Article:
The Volunteers: How Ordinary Australians Brought about the Extraordinary Success of the Sydney 2000 Games

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Allen & Unwin, 2001 - Sports & Recreation - 368 pages
The Sydney Olympics and Paralympics brought to the world's attention the army of 50,000 volunteers who got the Olympic show on the road. Max Walker, a sporting hero himself, was inspired to make a tribute to their amazing efforts, to coincide with the first anniversary of the Games.

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Page xii - Never let the facts get in the way of a good story" is the spirit for my fiction.
Page 227 - I worked for him, and if I had to do it all over again I would do the same thing — only I would try to help him stop his drinking.
Page 21 - The Olympic movement tends to bring together in a radiant union all the qualities which guide mankind to perfection.
Page 2 - It still makes the hair on the back of my neck stand to attention...
Page 62 - Under the Southern Cross I stand, A sprig of wattle in my hand, A native in my native land.
Page 136 - As you can imagine, security was pretty tight and the fact that so many people went out of their way to...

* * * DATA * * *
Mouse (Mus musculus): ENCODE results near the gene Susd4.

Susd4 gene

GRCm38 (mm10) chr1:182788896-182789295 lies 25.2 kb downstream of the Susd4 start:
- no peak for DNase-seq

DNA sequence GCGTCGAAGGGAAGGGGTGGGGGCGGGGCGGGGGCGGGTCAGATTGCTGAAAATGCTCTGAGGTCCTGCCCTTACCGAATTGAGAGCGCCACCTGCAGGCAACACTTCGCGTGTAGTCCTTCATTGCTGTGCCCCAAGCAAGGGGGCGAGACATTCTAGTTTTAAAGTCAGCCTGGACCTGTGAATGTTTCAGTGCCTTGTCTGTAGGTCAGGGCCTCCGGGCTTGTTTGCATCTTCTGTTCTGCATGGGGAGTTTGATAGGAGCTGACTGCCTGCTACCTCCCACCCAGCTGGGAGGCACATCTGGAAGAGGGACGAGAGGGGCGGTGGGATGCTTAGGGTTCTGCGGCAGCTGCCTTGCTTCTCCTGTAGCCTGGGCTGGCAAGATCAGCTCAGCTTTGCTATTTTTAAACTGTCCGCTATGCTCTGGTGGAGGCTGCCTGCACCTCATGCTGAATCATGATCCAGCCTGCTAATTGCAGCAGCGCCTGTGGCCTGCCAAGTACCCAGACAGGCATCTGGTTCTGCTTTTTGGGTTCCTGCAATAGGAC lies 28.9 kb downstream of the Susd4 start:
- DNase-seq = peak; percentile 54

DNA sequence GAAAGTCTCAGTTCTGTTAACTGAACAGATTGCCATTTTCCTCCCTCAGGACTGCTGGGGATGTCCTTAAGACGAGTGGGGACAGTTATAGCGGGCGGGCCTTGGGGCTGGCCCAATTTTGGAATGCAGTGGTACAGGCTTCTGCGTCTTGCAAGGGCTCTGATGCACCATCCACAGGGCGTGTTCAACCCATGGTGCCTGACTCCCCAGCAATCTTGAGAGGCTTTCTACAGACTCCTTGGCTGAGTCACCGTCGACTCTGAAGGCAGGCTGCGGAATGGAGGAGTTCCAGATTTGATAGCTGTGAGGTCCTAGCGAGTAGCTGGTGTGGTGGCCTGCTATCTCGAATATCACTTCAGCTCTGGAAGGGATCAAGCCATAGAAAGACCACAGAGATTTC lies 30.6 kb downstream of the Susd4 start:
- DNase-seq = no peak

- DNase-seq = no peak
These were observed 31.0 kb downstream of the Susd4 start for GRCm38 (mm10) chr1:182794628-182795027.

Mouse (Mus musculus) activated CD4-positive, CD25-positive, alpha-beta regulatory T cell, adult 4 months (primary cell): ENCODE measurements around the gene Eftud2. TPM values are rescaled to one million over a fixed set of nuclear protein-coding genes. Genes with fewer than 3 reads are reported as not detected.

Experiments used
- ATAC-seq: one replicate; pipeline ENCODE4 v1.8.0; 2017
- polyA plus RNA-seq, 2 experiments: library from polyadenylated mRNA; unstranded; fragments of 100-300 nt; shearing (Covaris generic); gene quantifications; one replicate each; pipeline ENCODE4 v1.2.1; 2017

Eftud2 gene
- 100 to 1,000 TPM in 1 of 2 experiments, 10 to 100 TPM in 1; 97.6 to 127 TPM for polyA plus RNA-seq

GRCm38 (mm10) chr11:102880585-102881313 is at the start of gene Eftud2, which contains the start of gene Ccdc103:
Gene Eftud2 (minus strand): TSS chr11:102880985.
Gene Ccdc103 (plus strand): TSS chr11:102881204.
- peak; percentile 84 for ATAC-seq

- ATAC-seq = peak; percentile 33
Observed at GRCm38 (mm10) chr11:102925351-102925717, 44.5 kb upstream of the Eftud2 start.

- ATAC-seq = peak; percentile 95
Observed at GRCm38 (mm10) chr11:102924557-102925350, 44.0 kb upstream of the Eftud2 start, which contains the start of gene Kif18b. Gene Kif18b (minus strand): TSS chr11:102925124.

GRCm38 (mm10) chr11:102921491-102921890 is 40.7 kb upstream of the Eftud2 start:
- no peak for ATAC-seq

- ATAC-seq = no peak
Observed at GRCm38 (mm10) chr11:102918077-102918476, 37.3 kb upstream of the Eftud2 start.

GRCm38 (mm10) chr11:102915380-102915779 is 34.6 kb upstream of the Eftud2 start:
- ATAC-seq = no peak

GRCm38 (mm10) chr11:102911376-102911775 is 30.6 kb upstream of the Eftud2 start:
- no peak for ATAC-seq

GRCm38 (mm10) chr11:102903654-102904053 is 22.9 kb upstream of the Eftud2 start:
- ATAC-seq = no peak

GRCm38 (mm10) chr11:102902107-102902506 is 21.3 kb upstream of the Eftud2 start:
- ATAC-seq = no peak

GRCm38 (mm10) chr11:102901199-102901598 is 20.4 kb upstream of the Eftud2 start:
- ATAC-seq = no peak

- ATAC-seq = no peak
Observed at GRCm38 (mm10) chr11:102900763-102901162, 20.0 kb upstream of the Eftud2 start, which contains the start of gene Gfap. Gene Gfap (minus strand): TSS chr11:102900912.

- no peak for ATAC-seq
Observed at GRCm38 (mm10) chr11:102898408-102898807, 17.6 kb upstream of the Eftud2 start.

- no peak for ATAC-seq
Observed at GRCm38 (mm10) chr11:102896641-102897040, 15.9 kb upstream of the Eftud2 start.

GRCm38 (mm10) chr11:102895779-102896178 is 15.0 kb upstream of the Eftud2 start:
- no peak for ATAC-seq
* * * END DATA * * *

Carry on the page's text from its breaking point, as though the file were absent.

Page 74 - Huddled around the driver and the navigator trying to figure out how in the hell we were going to get...
Page 169 - Someone was sent to the car park to see if the car was still there, Tension was mounting as the roar of the crowd celebrating the end of the game became louder, 'May I have one more look at the keys please?

About the author (2001)

Max Walker is an active media commentator, corporate speaker, sports consultant and prolific author. He's been a footballer and cricketer, and he's an all-round nice bloke...Like Max, Gerry Gleeson played for Melbourne Football Club. He was in seven consecutive grand finals, winning five premierships under the name of Terry Gleeson due to a misprint in the Melbourne Sun. He is a management consultant, and was a volunteer during the Olympics.

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